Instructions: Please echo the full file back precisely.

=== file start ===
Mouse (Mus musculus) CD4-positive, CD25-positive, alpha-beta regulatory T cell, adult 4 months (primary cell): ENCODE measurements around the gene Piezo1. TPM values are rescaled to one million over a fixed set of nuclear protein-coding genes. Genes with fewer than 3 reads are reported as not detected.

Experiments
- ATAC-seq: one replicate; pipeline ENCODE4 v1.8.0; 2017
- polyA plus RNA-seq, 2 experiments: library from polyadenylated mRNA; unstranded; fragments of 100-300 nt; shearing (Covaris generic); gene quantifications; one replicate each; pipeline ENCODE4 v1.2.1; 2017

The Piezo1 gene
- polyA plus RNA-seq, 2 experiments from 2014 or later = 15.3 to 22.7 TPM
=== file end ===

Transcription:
Mouse (Mus musculus) CD4-positive, CD25-positive, alpha-beta regulatory T cell, adult 4 months (primary cell): ENCODE measurements around the gene Piezo1. TPM values are rescaled to one million over a fixed set of nuclear protein-coding genes. Genes with fewer than 3 reads are reported as not detected.

Experiments
- ATAC-seq: one replicate; pipeline ENCODE4 v1.8.0; 2017
- polyA plus RNA-seq, 2 experiments: library from polyadenylated mRNA; unstranded; fragments of 100-300 nt; shearing (Covaris generic); gene quantifications; one replicate each; pipeline ENCODE4 v1.2.1; 2017

The Piezo1 gene
- polyA plus RNA-seq, 2 experiments from 2014 or later = 15.3 to 22.7 TPM